WASHINGTON (Reuters) – The U.S. Supreme Court on Tuesday appeared hesitant to let states force out-of-state online retailers to collect sales taxes on purchases, with some of the justices saying Congress would be best suited to resolve the matter.
The nine justices heard a one-hour argument in the closely watched case pitting South Dakota against e-commerce businesses, a fight potentially worth billions of dollars that could affect states’ coffers and consumers’ wallets.
South Dakota asked the justices to overturn a 1992 Supreme Court precedent that states cannot require retailers to collect state sales taxes unless the businesses have a “physical presence” in the state.
Some of the justices appeared to agree with the companies that a ruling striking down the 1992 precedent would lead to a scramble among states to pass their own laws that could impose varying burdens on small businesses.
“Congress is capable of crafting compromises,” Justice Elena Kagan said.
Along similar lines, Justice Sonia Sotomayor said the questions raised in the case are fraught with difficulties.
But it remained unclear how the court will rule as several members of the court, including the often-pivotal Justice Anthony Kennedy and Trump’s appointee Neil Gorsuch, appeared sympathetic to South Dakota.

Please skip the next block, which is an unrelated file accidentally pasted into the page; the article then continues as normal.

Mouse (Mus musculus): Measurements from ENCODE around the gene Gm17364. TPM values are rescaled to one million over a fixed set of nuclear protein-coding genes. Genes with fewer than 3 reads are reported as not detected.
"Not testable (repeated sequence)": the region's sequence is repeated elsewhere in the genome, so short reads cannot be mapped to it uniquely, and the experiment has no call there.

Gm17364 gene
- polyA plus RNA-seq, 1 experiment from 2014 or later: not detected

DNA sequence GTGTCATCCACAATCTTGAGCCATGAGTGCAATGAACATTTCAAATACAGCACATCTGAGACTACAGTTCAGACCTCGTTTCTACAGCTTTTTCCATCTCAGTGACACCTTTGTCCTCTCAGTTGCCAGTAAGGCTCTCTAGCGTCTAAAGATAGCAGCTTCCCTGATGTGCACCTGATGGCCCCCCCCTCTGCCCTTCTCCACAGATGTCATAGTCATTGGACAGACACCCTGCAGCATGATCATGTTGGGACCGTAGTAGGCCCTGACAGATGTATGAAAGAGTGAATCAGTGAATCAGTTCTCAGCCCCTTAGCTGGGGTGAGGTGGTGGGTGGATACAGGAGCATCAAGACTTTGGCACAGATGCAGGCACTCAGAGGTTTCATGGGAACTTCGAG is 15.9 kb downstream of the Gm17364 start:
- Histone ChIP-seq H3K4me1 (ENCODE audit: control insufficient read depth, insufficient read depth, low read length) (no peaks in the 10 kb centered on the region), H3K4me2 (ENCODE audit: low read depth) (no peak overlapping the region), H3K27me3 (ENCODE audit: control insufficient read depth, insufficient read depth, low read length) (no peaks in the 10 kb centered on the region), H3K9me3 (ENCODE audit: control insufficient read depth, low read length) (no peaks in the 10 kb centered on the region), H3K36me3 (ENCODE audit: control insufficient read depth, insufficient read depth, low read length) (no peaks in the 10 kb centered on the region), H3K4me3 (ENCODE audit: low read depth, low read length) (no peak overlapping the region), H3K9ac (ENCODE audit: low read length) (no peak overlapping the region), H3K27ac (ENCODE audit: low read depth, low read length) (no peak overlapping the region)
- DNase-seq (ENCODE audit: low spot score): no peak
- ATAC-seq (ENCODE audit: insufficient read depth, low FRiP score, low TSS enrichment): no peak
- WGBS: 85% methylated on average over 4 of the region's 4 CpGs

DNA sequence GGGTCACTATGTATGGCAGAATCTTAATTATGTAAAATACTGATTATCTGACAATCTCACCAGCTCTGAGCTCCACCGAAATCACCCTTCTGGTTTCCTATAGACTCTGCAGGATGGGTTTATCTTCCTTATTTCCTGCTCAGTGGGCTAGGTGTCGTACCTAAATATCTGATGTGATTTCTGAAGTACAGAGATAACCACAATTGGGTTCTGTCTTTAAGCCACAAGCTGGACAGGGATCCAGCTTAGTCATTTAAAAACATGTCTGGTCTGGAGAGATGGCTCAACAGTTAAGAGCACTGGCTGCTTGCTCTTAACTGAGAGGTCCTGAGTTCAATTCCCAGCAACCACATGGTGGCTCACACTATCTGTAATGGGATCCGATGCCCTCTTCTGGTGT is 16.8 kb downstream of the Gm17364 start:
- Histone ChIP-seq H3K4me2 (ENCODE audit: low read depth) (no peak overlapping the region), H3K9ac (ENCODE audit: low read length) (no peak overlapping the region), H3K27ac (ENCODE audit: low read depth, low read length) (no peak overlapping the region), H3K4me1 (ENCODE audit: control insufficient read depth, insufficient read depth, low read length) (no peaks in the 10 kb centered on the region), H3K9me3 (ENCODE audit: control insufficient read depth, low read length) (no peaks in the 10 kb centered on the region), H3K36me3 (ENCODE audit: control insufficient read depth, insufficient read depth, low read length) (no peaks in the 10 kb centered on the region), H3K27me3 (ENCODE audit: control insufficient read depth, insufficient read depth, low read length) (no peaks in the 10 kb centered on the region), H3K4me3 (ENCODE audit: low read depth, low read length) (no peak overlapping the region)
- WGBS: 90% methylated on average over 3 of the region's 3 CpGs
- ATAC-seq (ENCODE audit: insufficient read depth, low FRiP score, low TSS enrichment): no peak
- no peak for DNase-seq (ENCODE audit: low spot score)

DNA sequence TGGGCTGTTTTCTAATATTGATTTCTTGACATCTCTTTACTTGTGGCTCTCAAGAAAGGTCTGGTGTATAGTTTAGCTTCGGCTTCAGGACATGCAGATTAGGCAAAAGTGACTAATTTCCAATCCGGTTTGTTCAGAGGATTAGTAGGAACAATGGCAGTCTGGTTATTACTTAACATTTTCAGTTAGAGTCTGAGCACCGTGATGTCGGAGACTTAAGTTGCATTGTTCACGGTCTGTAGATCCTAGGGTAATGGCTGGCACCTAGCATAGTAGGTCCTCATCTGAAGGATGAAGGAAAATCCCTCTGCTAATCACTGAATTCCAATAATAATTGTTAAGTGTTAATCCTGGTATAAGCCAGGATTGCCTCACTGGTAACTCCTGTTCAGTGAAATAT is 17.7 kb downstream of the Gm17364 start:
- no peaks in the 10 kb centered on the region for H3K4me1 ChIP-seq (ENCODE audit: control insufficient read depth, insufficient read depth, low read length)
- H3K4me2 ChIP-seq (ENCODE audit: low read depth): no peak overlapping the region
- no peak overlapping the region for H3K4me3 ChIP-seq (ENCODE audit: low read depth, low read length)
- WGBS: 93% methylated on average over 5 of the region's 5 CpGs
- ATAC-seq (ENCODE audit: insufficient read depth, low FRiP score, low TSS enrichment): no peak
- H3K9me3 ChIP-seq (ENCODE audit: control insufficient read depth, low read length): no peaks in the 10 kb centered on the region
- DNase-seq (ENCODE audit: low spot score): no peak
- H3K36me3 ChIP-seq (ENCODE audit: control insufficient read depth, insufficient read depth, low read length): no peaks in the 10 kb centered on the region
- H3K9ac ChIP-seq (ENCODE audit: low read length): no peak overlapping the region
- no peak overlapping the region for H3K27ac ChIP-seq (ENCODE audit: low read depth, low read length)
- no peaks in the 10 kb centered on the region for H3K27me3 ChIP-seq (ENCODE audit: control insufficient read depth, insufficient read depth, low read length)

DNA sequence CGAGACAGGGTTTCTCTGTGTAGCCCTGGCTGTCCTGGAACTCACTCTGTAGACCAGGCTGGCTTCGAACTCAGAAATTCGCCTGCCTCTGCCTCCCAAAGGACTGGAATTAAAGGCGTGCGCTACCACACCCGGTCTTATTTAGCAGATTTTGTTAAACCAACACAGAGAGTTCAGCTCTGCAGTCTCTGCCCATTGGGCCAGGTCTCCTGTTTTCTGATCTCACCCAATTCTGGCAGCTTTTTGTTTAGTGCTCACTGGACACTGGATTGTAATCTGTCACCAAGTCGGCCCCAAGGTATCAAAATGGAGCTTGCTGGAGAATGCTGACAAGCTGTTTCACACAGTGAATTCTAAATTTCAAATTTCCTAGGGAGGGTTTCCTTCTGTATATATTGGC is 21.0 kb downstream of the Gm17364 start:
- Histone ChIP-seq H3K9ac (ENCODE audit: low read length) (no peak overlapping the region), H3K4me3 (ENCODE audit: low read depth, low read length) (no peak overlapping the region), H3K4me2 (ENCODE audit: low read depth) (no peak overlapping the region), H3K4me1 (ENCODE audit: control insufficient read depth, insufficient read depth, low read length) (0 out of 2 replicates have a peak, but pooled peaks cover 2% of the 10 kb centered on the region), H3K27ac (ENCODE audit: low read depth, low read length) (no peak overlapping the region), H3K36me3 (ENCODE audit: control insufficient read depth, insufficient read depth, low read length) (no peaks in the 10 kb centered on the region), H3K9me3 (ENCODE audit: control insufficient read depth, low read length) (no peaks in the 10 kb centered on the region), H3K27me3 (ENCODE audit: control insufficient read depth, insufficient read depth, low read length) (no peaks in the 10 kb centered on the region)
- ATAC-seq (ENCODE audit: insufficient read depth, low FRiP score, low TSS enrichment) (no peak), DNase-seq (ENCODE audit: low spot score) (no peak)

A ruling favoring South Dakota could eventually lead to online customers paying more for many purchases.
Such a ruling could help small brick-and-mortar retailers compete with online rivals while delivering up to $18 billion into the coffers of the affected states, according to a 2017 federal report. The justices are due to decide the case by the end of June.
South Dakota depends more than most states on sales taxes because it is one of nine that do not have a state income tax. South Dakota projects its revenue losses because of online sales that do not collect state taxes at around $50 million annually, while its opponents in the case estimate it as less than half that figure.
The justices heard the case against a backdrop of Trump’s harsh criticism of Amazon.com Inc(AMZN.O), the dominant player in online retail, on the issue of taxes and other matters. Trump has assailed Amazon CEO Jeff Bezos, who owns the Washington Post, a newspaper that the Republican president also has disparaged.
Amazon, which is not involved in the Supreme Court case, collects sales taxes on direct purchases on its site but does not collect taxes for items sold on its platform by third-party venders, amounting to about half of total sales.
South Dakota is supported by industry groups representing major retailers that have brick-and-mortar stores, and therefore already collect state sales taxes. The National Retail Federation, which supports the state, has a membership that includes Walmart Inc(WMT.N) and Target Corp(TGT.N), as well as Amazon.
The 2016 South Dakota law requires out-of-state online retailers to collect sales tax if they clear $100,000 in sales or 200 separate transactions. The state sued a group of online retailers to force them to collect the state sales taxes, with the aim of overturning the 1992 precedent.
Reporting by Lawrence Hurley; Editing by Will Dunham